Supreme Court takes De Lima to task
Justice Secretary Leila de Lima on Thursday came under tough questioning from the justices appointed by then President Gloria Macapagal-Arroyo to the Supreme Court, with one of the magistrates accusing her of acting “like you are more powerful than the court.”
For almost three hours, De Lima stood before the 15-member tribunal—12 of whom were appointed to their posts during Arroyo’s nine-year presidency—during oral arguments on the legality of the travel ban De Lima issued against Arroyo last month.
In one exchange, Associate Justice Teresita Leonardo-De Castro suggested that De Lima may have overreached her authority, saying: “The way you interpret the law shows that you are more powerful than the court.”
De Lima insisted that the Department of Justice (DOJ) Circular No. 41 should be deemed “constitutional as it is constitutional.”
“The infringement of an individual’s right to travel is justified under the general principle of the exercise of the (state’s) police power,” De Lima said in her eight-minute opening statement.
“This is even outside of the constitutional consideration of national security, public safety and public health,” she stressed.
Speaking firmly, De Lima argued that the secretary of justice’s authority to issue watch-list and hold-departure orders against individuals facing criminal investigation was an “inherent power” of the government as embodied in Executive Order No. 292, or the Administrative Code of 1987.
She sternly denied insinuations that she had arbitrarily placed Arroyo and her husband, Jose Miguel “Mike” Arroyo, in the immigration bureau’s watch list.
In fact, De Lima said all individuals who were recommended indicted for electoral sabotage by the joint investigating panel of the DOJ and the Commission on Elections (Comelec) had been temporarily barred from leaving the country.
De Lima said placing Arroyo et al. on the watch list was intended to ensure that they would attend the preliminary hearing on the case to be filed against them concerning the alleged rigging of the 2007 midterm elections in Mindanao.
“Did we deny her application for an allow-departure order with arbitrariness and grave abuse of discretion? No. Again, (I) decided on that with relevant considerations,” she said.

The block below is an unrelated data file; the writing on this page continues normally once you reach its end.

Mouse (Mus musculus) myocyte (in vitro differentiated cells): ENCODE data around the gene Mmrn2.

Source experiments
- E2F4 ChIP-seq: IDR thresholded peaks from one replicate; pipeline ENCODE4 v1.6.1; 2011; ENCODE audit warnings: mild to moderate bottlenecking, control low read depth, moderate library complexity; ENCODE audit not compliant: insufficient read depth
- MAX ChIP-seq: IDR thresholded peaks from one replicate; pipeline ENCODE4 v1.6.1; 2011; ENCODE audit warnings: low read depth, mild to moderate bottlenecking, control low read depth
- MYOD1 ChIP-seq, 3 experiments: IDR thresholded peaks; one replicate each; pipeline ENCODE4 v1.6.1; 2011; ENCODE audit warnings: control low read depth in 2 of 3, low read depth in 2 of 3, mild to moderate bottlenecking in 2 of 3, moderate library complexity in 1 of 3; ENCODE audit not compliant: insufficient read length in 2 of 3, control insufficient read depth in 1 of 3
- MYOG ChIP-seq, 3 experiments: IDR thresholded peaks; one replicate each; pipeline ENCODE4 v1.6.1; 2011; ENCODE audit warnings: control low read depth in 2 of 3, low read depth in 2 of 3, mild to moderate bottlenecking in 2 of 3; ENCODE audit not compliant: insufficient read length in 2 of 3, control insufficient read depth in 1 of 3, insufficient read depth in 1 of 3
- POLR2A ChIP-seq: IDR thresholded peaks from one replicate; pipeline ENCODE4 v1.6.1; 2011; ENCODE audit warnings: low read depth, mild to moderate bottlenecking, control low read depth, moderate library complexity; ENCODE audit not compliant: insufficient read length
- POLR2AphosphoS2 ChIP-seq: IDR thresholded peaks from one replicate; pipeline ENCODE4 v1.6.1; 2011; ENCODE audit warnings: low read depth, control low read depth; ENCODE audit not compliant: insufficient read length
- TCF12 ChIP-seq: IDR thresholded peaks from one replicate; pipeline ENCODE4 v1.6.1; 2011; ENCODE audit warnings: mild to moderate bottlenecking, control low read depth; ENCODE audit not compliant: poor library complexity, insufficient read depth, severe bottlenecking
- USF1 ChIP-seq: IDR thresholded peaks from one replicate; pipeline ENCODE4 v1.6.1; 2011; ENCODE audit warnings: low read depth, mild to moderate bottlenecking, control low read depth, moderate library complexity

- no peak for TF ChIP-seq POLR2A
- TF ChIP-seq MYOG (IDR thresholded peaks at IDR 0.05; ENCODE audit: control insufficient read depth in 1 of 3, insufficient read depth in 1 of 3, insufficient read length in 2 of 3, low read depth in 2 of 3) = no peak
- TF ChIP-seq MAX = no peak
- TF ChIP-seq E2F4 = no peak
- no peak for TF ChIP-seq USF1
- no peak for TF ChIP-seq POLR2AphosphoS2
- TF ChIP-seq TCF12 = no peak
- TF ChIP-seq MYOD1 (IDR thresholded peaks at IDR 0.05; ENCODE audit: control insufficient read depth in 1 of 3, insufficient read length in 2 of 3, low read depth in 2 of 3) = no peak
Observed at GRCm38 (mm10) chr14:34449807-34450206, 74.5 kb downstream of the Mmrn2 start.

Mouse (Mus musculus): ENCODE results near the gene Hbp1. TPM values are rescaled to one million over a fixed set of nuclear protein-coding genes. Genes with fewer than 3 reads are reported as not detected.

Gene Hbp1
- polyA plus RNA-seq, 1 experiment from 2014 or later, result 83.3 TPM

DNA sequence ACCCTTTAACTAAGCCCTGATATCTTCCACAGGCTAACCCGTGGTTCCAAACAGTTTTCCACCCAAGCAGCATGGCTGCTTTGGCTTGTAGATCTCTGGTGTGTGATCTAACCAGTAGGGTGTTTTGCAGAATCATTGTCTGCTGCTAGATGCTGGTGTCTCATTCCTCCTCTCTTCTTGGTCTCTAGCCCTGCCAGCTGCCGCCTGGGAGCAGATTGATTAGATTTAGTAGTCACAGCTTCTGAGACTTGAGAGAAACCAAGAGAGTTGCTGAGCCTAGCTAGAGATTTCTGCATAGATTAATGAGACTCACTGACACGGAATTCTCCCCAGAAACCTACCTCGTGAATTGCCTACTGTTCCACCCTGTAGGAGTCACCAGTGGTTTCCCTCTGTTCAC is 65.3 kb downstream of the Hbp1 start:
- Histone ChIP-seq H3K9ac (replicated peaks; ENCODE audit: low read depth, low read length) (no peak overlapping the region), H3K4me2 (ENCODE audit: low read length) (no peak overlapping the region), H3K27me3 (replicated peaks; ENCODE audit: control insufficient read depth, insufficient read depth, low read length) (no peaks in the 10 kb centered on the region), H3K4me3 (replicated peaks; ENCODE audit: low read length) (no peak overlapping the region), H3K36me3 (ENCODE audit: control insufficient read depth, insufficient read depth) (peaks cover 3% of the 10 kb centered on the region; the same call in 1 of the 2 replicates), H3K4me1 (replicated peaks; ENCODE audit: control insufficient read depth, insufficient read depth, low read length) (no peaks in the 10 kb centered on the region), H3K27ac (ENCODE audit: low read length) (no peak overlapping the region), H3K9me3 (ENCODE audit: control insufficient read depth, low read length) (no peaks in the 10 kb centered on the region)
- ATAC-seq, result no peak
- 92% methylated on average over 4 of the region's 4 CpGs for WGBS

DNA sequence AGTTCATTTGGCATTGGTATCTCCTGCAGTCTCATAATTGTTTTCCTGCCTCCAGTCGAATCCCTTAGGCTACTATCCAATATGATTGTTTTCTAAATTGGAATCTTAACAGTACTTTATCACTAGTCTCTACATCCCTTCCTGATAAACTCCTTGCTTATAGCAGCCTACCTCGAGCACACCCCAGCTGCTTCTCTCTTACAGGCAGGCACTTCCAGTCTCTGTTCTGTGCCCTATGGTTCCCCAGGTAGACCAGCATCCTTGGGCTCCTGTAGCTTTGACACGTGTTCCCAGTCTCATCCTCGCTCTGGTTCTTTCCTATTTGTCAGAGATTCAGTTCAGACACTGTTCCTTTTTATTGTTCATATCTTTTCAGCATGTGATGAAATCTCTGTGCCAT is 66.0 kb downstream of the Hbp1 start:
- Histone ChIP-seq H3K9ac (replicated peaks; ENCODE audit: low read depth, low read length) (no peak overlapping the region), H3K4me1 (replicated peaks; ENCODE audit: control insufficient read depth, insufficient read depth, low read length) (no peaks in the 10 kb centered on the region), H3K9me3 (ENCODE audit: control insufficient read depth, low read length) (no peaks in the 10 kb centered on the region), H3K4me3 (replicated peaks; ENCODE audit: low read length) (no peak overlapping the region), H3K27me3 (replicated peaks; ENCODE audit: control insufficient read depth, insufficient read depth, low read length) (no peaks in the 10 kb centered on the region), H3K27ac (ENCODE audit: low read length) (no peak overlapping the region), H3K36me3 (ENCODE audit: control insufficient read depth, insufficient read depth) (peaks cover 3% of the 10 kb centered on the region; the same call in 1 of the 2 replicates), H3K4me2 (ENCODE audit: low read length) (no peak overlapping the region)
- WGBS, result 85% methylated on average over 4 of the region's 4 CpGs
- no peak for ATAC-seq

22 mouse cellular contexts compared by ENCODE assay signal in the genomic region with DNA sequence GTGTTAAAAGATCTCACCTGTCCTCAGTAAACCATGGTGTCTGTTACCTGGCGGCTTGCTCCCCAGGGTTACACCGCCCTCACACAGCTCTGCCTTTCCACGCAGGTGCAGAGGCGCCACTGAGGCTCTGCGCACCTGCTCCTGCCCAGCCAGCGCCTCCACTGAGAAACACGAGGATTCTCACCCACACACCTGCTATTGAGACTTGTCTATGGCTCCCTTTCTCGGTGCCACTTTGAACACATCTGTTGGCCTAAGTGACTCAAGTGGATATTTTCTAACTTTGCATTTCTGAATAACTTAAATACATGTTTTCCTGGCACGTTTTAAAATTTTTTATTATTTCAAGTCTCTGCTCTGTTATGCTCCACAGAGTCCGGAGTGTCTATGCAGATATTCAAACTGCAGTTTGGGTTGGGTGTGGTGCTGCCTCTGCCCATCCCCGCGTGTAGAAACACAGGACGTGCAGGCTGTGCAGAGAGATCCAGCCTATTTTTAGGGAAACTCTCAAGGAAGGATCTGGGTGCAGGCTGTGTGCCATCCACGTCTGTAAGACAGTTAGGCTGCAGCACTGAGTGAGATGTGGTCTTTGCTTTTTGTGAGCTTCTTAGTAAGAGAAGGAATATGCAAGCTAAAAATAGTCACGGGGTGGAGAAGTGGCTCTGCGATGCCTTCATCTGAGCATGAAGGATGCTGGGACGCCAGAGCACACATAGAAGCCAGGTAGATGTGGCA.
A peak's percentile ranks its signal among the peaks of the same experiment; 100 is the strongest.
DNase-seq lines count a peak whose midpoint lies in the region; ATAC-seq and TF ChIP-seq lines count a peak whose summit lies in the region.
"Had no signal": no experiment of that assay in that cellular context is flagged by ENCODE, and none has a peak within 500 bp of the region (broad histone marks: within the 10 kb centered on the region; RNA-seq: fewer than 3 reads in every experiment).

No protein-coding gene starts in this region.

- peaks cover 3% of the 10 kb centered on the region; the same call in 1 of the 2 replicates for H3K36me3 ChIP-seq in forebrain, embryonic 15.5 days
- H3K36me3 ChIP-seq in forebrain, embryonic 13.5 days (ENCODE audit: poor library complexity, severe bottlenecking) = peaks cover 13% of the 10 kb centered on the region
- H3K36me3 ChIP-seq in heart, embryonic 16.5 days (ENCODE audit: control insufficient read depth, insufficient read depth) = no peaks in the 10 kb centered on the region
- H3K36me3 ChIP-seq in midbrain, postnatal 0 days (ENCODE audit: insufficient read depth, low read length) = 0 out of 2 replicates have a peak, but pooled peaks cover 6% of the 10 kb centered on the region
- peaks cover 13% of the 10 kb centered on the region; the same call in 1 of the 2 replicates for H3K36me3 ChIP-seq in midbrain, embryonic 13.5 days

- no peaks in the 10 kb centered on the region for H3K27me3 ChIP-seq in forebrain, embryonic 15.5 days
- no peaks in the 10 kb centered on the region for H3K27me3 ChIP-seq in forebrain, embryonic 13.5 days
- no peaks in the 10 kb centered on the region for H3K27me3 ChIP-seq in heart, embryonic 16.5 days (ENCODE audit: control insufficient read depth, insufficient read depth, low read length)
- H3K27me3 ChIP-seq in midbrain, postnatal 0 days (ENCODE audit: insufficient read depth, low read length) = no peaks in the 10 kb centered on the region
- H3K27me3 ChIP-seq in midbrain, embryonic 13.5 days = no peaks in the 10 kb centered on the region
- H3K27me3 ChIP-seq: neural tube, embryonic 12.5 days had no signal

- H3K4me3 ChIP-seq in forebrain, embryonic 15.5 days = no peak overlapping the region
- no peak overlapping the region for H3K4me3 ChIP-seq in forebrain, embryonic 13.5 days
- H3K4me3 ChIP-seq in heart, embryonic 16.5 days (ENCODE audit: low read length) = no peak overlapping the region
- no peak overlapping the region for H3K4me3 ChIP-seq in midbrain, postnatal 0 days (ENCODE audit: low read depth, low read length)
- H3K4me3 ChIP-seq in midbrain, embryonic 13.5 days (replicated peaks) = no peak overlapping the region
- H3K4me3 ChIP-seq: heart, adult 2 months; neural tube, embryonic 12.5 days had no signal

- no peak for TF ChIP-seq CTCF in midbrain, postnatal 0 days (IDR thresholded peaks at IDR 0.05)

In stopping the Arroyo couple from flying out of the country last month, De Lima said she considered “balancing” the individual’s right to travel and the state’s interest in prosecuting those involved in alleged poll irregularities.
Questioning by De Castro
Under questioning by De Castro, the justice secretary stressed that EO 292 gave the DOJ police power to stop anybody from evading the judicial processes.
But De Castro pointed out that EO 292 did not explicitly give the DOJ the power to restrict a private citizen’s right to travel to protect the interest of the state.
De Castro said De Lima did not even mention a single law enacted by Congress which allowed the DOJ to “impair” the individual rights through the exercise of the state’s police power.
“If you look at all the decisions of the court involving the exercise of police power, there is always a state interest involved. That is where the balancing interest would come in,” De Castro said.
“Tell us what law grants the DOJ to impair a private citizen’s right in order to serve public interest?” she asked the justice secretary.
To which De Lima replied: “There is no law which expressly gives the DOJ [the authority] to impair one’s rights. We don’t need a law to do that because what we are invoking is the state’s inherent police power.”